I agree with you compleatly here tigershark, in fact I fell that MS dose a lot of things well (I would expect nontech usres to have a nonms/nonmac working enviroment.) and I admit that the VB programers come much cheaper then perl or C programers. But to claim that MS has the best security record around is shear insanity, to claim that openBSD is a experiemntal os is insane, to claim that Linux has no place the the busniess world is pure FUD. I didn't post to bash MS put to put some prospective back in the thread, you (at least if you are a serious computer profeshional with data that cannot be compromised) do not trust your security to MS products, their new security focus so far has been a lot of talk with no real gain.

    Originally posted here by disc0rd
    One important thing to notice, is that 90% of the people that criticize Windows, run it themselves. Why?...
    Going along with Tiger Shark's point, is that we ARE forced to use it, do you know of any gaming vendors that use BSD/Linux for their main game ports? No you don't, so by totally boycotting Windows, you screw yourself out of a lot of stuff, such as gaming, and some good applications as well.

    Also, as I keep saying in discussions like these, the reason why Microsoft gets so much heat from the industry, is because it has become an industry standard! I'm not saying that Linux couldn't be, but if it were to be as big, and as widely used as Microsoft's products are, then you would see more people familiar with Linux, and therefor, more people trying to break it.

    Now I'm not playing favorites between OS's, I'm just saying there are key factors as to why we use one or the other. And to bash Microsoft and call it crap, is proposterous...Because like I said, we all use it, and just don't want to admit it.

    Bottom line, Microsoft could use some tuning...but it most certainly isn't crap...It gives us functionality that we all need sometimes.

    It goes along with the saying "When its going fine, then everything is peachy, when it breaks, everything is ****"

    Just my 2 cents

    No one should be playing games on your server, I was under the impresion that we where discuessing real mechines here and not game boxes.
    Who is more trustworthy then all of the gurus or Buddha’s?

  9. #9
    AO Ancient: Team Leader
    Join Date
    Oct 2002
    Posts
    5,197
    To: The Imposter.... We agree!!!!! Who are you and what have you done with BBallad????

    I do not, nor ever have said that M$ has the best security around or that openBSD is experimental..... That was our friend Catch who, we are all well aware of, has his own strong beliefs about OS security..... So I won't go there.... Morning Catch.....

    you (at least if you are a serious computer profeshional with data that cannot be compromised) do not trust your security to MS products,
    Actually I do, insofar as you do. Are my machines open to the world? No, I have a firewall that isn't M$'s. Do I have intrusion detection systems? Yes, they aren't M$'s because M$ doesn't have one. I have machines outside my firewall - utterly unprotected? No - M$ machines? Yes - part of the overall IDS system. Have they ever been compromised? No - they almost certainly have never been discovered. Once you get inside the firewall you will be confronted with totally M$ boxes. If you have read my posts and tut etc. in the past you will know that I place very strict parameters on my systems and my users. They work. The combination of well thought out and implemented systems coupled with strictly enforced policies has kept this network pretty much "pest" free for some ten years, a fact that I am quite proud of. In fact I was only thinking about this the other day having just picked up on a machine 15 miles away that got some petty little adware on it....... The thought was - "If my job has reached the stage that my big excitement for the week is picking up on adware then I am "the boy"!!!!!". Then I jerked myself back to reality and realized that what is all fine and dandy right now might have changed in five minutes.... But this is a Windows environment and I trust it - because I _almost_ trust myself........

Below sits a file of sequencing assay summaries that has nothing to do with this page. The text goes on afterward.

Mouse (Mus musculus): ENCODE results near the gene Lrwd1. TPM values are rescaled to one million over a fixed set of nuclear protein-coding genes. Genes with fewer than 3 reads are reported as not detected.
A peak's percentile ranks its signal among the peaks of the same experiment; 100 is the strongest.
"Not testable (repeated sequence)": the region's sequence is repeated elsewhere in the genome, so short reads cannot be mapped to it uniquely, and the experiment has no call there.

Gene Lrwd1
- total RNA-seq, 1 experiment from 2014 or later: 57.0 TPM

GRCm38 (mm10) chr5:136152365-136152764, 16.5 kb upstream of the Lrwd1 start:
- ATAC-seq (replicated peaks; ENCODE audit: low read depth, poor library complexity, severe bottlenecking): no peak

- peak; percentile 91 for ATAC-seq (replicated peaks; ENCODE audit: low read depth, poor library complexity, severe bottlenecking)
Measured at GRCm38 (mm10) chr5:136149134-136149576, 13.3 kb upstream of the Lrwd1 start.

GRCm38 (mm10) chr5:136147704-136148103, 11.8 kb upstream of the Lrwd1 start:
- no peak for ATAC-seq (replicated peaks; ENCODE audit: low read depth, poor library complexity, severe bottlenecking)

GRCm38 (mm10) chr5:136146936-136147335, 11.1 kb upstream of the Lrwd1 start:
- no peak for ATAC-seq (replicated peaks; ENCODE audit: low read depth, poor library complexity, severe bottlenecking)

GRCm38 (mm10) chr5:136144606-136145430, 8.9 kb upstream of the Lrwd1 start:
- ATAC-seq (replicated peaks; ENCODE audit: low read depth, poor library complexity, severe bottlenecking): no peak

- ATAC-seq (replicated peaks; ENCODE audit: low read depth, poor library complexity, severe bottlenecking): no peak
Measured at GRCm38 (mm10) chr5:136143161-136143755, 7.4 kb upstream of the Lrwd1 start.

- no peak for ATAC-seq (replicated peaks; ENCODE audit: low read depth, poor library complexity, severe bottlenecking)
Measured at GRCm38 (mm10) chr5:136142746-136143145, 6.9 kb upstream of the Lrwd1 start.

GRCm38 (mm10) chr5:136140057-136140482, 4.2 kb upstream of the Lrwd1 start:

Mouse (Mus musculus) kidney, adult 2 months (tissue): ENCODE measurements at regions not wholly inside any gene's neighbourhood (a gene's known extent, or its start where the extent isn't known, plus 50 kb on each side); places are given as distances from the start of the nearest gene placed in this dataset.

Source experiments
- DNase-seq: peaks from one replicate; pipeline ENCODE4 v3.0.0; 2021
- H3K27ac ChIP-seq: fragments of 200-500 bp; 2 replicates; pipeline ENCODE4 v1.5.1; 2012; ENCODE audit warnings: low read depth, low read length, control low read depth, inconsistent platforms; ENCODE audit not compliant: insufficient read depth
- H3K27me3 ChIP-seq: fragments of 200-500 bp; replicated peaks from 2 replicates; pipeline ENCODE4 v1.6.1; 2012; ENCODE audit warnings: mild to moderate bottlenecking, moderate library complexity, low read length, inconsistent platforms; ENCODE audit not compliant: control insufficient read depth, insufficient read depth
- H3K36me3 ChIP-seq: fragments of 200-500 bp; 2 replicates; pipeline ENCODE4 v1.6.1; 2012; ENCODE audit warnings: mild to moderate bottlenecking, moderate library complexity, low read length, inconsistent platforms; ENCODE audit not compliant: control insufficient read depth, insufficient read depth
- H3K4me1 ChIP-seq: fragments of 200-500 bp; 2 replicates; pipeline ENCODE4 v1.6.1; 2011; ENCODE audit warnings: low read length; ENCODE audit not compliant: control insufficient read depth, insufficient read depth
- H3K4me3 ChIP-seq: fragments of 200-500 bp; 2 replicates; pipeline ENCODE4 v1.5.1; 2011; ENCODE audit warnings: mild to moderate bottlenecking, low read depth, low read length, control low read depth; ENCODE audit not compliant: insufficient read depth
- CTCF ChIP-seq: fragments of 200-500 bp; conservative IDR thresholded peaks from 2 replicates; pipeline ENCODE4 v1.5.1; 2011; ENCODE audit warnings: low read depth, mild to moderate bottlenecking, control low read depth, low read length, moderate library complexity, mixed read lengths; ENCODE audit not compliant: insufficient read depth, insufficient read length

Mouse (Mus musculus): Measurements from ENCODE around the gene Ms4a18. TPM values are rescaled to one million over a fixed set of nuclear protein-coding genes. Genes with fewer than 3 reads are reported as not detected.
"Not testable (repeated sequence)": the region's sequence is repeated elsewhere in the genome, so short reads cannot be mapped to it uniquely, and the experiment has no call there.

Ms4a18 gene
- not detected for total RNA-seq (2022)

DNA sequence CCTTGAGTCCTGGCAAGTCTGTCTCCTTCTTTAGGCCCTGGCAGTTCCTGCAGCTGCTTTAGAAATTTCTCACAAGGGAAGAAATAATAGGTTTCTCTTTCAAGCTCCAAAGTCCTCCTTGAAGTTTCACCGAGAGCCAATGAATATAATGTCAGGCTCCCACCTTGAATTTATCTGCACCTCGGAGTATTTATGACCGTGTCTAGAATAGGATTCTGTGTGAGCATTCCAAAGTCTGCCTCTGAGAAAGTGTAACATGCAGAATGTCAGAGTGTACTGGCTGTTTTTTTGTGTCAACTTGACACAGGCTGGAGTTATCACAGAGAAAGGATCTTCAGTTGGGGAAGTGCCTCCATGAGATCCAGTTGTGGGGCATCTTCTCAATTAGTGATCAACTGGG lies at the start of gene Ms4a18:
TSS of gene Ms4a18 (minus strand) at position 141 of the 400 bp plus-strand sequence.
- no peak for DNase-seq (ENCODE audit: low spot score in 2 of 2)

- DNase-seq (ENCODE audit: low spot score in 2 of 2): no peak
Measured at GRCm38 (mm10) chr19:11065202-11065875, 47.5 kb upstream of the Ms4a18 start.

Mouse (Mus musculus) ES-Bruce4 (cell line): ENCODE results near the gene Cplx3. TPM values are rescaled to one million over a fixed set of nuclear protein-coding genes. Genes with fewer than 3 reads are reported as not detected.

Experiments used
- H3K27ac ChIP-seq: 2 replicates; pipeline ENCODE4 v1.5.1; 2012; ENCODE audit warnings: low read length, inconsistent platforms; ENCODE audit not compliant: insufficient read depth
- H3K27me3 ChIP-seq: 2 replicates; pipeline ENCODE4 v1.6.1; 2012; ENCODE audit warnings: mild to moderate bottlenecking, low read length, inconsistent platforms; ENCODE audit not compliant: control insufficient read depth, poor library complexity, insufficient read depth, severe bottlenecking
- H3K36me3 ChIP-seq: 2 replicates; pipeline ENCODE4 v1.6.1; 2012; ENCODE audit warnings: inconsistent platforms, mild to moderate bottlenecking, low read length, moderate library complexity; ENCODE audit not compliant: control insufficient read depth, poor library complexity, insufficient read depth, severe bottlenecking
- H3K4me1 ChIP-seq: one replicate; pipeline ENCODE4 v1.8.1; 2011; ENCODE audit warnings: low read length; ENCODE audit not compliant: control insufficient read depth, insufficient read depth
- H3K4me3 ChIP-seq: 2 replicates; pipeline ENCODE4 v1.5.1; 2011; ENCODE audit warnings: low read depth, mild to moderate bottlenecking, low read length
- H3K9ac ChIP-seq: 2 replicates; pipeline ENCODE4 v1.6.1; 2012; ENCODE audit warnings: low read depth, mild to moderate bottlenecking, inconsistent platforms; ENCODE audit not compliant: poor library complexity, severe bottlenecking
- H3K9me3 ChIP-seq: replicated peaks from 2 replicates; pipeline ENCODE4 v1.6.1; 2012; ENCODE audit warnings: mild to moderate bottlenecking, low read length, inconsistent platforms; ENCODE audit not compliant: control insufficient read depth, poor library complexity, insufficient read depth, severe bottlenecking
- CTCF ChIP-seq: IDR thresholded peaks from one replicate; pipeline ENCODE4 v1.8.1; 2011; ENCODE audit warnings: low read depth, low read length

Don\'t SYN us.... We\'ll SYN you.....
    \"A nation that draws too broad a difference between its scholars and its warriors will have its thinking done by cowards, and its fighting done by fools.\" - Thucydides

  10. #10
    Senior Member
    Join Date
    Mar 2003
    Location
    central il
    Posts
    1,779
    tiger my coments where directed mostly at catch and his "security" advice. Ahh to live in your world where you can lock down the desktops compleatly...stupid felid sals reps with home pc's infecetd that then ompromise network with viri that are not yet defende aginst the VPN is the bane of my existanse, but its a sals driven company and one cannot inconvince the sales monkies....ok rant mode off now.
    Who is more trustworthy then all of the gurus or Buddha’s?

Posting Permissions

  • You may not post new threads
  • You may not post replies
  • You may not post attachments
  • You may not edit your posts
  •